We are keen on a deep relationship with the Arab world, a serious and open commitment to all its causes, an organic relation with the national security regime and the Arab interests, and an explicit and direct bias against anyone who assaults or threatens any Arab country. Such a decisive interest is not considered a political position or an expression of goodwill but an act of defense for Lebanon itself, clinging to its truth and insisting on its identity. Just as Lebanon is an advanced and inspiring Arab model, Arabism is the uniqueness of Lebanon and the backbone of its survival.

For this reason, the Arabism of Lebanon was a central cause in its history. The Lebanese, since the early recognition of their homeland as an independent sovereign existence, have resisted all attempts to be cut from their Arab affiliation. They spared no sacrifice for this cause, and they will not hesitate to offer what is necessary at all times to defend this affiliation.

Lebanon is experiencing today the most dangerous attack waged against it and its Arab affiliation. Local and External forces are seeking to assign it to regional, non-Arab countries, the closed ideology of which contradicts the specificity of Lebanon that is open to pluralism and creative freedom. They are exerting all efforts to embroil Lebanon in lineups, confrontations, battles, and conflictual axes. They are depleting and even destroying its economy, disrupting and annulling its national cohesion, repossessing and even undermining its state institutions, and causing a crisis relationship with its Arab neighbors which might excerpt Lebanon and extirpate it from its historic memory and natural foyer.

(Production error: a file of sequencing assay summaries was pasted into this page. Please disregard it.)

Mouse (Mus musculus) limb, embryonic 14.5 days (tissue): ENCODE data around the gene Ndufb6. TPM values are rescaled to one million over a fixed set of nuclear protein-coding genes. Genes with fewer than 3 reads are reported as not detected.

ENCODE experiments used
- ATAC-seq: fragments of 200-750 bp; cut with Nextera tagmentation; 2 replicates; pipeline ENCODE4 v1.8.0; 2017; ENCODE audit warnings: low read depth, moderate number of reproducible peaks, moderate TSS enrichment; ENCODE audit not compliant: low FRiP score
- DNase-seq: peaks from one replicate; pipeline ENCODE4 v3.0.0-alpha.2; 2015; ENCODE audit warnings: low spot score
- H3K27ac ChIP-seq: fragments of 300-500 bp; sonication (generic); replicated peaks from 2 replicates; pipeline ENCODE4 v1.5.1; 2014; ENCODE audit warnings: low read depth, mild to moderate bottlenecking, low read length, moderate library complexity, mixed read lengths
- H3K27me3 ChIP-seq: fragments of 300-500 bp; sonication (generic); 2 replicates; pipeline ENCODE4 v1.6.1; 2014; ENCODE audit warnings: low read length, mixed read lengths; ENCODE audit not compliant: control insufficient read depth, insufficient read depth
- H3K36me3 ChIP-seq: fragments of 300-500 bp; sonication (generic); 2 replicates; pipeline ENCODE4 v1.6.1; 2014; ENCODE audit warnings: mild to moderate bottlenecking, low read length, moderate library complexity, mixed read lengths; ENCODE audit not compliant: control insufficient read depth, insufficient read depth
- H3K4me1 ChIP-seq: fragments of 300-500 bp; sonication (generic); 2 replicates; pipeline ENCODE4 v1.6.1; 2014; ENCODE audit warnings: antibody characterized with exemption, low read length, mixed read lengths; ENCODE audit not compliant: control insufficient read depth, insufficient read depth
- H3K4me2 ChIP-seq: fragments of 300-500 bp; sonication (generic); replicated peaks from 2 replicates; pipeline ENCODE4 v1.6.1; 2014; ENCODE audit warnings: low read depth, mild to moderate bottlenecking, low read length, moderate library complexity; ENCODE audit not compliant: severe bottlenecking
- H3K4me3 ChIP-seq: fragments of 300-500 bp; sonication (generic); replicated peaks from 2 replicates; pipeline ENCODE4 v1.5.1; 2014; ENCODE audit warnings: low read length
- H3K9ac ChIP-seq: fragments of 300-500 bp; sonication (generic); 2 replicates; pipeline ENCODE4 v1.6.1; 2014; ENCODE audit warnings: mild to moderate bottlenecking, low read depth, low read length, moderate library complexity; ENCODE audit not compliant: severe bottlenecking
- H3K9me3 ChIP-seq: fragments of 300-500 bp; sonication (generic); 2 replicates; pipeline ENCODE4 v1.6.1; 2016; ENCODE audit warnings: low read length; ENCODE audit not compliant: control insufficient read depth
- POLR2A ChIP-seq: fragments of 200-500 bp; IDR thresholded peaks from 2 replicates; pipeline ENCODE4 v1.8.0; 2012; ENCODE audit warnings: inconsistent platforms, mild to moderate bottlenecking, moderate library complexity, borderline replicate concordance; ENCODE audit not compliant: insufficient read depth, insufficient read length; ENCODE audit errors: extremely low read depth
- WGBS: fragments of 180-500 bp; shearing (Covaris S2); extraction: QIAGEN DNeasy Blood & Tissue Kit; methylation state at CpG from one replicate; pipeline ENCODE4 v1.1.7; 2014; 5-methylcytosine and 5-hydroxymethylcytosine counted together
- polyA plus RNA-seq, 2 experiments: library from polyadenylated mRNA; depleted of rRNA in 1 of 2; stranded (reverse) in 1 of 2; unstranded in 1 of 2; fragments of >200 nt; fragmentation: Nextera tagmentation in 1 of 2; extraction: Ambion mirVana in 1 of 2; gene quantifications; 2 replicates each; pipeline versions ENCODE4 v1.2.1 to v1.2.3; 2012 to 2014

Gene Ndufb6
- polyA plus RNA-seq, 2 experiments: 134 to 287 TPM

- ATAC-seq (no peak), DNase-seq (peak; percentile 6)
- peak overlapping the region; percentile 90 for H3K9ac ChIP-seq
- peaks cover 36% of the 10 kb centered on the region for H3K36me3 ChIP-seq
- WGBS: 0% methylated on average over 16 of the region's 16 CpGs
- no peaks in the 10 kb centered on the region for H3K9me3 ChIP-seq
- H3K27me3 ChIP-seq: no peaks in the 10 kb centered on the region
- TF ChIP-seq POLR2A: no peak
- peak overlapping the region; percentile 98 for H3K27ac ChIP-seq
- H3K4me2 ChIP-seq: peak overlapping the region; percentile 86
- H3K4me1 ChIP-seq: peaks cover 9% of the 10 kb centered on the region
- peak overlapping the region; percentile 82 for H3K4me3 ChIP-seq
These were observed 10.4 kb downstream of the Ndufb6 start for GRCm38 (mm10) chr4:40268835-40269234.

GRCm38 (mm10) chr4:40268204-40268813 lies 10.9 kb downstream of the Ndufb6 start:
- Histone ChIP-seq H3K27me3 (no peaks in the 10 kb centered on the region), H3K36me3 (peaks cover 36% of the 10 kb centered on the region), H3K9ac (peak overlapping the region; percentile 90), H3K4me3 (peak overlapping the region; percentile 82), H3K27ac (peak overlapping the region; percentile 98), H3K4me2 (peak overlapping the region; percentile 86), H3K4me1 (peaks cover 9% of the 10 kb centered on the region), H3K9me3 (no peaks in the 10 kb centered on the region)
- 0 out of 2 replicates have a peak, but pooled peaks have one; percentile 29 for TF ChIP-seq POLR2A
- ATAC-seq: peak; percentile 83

The Lebanese people consider their defense of the Arab identity of Lebanon an essential part of the struggle for Lebanon’s survival. They shall fight until the last breath, despite the great imbalance of power. They hope and expect from their Arab brothers, who have never failed Lebanon in its days of hardship and distress to support them in this fateful battle. The results of this conflict do not decide the fate of Lebanon, but rather the fate of the entire Arab world. The battle that is taking place now in Lebanon is not a defense of Lebanon’s Arab identity, but rather a defense of the Arab identity per se. Arabism without a stable, prosperous and advanced Lebanon, is a diminished and disfigured Arabism, and Lebanon, without an Arab depth and affiliation, is a fragile hybrid entity caught in the winds of change.

We do not stand here in defense of Lebanon as a regime or authority, but rather as a homeland for life, an idea and a cause. As stated in “Lisan Al Arab,” Lebanon is the great thing, and it is certainly not a profit and loss cause. Our cause is a matter of affiliation and fate, and will never fail to be.